How to find a good skin cream for sensitive skin

skin-cream-for-sensitive-skin-abloomnova.net_-1600x1067 How to find a good skin cream for sensitive skin

If you’re looking for a good skin cream for sensitive skin, read on. Thanks to SkinTour, we find out the whys, whats and hows of sensitive skin.

One of the reasons sensitive skin is so frustrating for those who have it is that it’s not a medical term.  So….. people talk about it over lunch, you see ‘sensitive skin’ in the media, it’s in marketing materials and on product labels, but no one seems to agree what it means exactly.  So you, as a consumer, are left trying to sort it out on your own.  That makes sensitive skin care tricky.

Dermatologists can help with sensitive skin, because we recognize different types of unpleasant skin reactions to products and environments.  And we have pretty good ways to describe and treat them.

But that doesn’t always help you at the time, especially if you can’t get in to be seen right away.  For example, reactions to a skin care product might include hives (urticaria), irritant dermatitis (rash, little bumps or redness), just itching (pruritis), allergic dermatitis (a true allergic reaction), and the list goes on. Here’s what may help you!

Do you really have “sensitive skin?”

Here’s a questionnaire to help answer this question:

  • Have you had more than 3 reactions to a skin care product like soaps, lotions, creams, shampoos, etc.?
  • Have you had any reactions to sunscreens?
  • Do you develop itching with skin or hair care products?
  • Are you very careful when trying new products because you’ve had bad experiences in the past?
  • Have you had reactions to prescription medications that are creams/lotions/gels etc.?
  • Do you have a history of allergies, asthma, eczema or hay fever? This alone does not qualify you, but statistically you have a higher chance of answering yes to the above.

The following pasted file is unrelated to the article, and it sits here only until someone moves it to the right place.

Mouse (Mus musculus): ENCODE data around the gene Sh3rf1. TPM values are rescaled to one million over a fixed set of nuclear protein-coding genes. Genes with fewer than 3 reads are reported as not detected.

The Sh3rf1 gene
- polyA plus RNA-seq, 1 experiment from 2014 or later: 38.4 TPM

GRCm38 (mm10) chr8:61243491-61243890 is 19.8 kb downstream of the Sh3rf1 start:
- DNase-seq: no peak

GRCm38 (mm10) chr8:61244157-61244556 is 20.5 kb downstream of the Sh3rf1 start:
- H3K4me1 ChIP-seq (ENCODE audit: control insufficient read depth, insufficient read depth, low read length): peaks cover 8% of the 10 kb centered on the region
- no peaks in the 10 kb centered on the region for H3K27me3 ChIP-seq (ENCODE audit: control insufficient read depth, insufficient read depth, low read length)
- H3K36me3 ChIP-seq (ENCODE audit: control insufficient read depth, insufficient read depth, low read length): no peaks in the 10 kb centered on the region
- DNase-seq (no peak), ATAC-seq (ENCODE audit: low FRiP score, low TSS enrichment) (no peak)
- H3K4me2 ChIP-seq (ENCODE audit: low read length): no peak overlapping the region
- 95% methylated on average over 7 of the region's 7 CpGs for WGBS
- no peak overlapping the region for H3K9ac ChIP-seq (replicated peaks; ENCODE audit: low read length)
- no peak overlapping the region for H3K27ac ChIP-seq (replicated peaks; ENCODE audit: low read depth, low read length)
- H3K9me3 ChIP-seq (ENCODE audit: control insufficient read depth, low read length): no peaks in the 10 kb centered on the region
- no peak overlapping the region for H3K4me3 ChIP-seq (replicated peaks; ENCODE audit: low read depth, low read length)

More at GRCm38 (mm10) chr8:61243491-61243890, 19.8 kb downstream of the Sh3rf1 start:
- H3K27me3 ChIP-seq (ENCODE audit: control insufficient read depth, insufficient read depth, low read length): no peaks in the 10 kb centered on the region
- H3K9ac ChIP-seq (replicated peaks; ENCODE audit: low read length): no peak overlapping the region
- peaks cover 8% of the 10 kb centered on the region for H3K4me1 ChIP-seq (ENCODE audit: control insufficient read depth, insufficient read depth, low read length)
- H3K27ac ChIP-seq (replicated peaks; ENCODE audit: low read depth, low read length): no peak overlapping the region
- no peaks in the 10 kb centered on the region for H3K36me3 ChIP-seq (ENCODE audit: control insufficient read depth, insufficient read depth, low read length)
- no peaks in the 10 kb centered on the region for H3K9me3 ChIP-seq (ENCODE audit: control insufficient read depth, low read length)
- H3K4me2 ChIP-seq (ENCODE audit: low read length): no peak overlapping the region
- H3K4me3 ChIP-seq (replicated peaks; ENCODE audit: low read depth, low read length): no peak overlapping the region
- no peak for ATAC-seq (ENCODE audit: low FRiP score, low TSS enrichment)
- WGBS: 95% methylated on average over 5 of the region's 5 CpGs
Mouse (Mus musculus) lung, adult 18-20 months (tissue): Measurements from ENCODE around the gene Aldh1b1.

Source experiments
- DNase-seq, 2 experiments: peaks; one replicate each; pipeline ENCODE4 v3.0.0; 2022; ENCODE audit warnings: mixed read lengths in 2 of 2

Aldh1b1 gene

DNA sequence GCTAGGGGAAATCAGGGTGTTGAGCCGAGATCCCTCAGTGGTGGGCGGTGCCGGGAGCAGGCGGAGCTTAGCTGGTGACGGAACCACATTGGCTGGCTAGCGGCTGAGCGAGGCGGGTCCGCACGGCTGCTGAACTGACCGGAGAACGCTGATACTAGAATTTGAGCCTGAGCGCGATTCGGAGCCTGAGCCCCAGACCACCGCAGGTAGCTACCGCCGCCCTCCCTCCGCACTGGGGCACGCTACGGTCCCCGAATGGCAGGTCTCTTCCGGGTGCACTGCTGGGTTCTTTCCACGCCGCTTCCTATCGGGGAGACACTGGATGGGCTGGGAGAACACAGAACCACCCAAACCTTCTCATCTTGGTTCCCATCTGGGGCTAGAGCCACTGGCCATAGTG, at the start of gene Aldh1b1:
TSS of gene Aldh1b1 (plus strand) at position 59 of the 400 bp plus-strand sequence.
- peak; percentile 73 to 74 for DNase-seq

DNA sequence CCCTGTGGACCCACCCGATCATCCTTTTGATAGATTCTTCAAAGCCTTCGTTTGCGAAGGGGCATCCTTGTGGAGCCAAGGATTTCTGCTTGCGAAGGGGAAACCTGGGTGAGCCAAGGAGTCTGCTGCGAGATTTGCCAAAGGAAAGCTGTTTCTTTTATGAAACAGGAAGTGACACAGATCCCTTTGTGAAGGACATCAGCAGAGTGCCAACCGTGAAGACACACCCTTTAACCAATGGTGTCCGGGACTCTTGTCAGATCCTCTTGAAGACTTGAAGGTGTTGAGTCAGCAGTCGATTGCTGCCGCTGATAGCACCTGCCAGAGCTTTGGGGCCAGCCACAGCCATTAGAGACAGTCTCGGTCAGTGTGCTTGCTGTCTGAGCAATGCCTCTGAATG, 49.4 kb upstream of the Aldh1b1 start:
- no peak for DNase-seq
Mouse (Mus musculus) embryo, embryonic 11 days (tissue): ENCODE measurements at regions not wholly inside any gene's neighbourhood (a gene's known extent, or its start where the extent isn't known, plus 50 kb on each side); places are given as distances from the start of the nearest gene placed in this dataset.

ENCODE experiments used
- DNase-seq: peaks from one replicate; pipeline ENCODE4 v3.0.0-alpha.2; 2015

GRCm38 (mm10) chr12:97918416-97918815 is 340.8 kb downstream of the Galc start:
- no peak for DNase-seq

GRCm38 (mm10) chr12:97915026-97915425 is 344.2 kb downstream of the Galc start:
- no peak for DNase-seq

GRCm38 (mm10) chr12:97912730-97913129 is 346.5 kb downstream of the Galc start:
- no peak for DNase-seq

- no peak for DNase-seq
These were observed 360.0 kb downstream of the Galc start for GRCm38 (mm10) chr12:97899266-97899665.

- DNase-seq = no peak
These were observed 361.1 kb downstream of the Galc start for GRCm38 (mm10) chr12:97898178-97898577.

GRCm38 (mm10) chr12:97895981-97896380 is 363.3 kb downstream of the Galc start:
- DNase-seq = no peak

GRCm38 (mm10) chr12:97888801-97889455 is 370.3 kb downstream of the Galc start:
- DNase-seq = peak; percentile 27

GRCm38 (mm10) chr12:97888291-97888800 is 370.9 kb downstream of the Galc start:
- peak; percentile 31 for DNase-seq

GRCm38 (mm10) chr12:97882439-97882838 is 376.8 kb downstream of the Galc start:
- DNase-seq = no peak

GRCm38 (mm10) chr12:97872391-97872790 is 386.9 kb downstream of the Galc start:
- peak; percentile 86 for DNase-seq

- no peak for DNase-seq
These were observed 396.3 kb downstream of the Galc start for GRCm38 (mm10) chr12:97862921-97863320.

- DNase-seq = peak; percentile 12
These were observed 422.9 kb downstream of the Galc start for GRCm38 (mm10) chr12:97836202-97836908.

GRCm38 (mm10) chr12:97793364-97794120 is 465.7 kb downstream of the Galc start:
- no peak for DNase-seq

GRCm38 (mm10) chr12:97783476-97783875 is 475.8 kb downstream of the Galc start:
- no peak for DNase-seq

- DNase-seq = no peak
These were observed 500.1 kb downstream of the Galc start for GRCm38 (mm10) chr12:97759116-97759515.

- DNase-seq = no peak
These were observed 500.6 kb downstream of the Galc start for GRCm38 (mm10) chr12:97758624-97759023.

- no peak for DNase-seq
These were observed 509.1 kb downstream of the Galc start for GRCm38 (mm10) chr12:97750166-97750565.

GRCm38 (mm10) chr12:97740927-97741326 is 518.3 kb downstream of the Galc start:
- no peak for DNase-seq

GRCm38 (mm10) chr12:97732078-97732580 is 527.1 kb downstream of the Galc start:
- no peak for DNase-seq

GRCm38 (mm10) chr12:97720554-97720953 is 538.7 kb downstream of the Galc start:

You get the idea.  There are exceptions to the above, of course, but this should give you a good start and help you in figuring out the right sensitive skin care approach.

Why do I have sensitive skin?

It’s important to distinguish between skin that gets easily irritated and skin that’s truly allergic.  For example, if you have fairly normal skin and use a harsh scrub on it daily, you will get very irritated (red, even eczema) but you’re not ‘allergic’ to the scrub.

This same principle applies to products – especially acidic ones.  You may be fine with a Vitamin C serum that’s 10% but get irritated with one that is 20%.  The same goes for certain glycolic products.  But … you’re not truly allergic to it ….. just irritated by it.  You may be able to use it just fine in a different formulation.

An allergic dermatitis (reaction) occurs when your immune system gets activated against certain ingredients in the product causing redness, bumps, itching, even hives sometimes.  Since there are so many chemical and plant based ingredients in each skin care product, it’s hard to figure out which ingredient is causing the problem. If you are truly allergic to something, changing to a different formulation of it won’t help.

Why do I seem to keep getting worse?

Our skin has a very important function as a barrier.  It keeps bacteria/viruses/fungi, etc. out, it prevents harmful compounds/chemicals from getting into our bodies, it protects from heat, cold, water, sun and many other things.

When the barrier function of the skin gets disturbed by a rash or allergic reaction, many products that used to be fine may now cause irritation.  You probably will be able to go back to those products once your skin has completely healed which can often take a month or more.

Can I identify which ingredient in my products is causing my problems?

Yes, sometimes!  Most (though not all) allergic reactions to products are caused by about 20 ingredients that are commonly used in skin care products.  For example, high on the list are preservatives (there are often 3 or 4 in one product), lanolin (wool wax alcohol), propylene glycol, and fragrances.

There are others too, of course.  If you want to know more exactly what the culprit is, call your dermatologists office and ask about testing for them – the term for this is patch testing.

In patch testing, small patches containing the possible allergic substances are placed on the back and left in place for about 72 hours.  These are then ‘read’ by the doctor, and if you show positive for any, you will be given information on how to avoid them in the future.  The most commonly used patch test system is call True Test.  Some offices have several hundred antigens available for testing.



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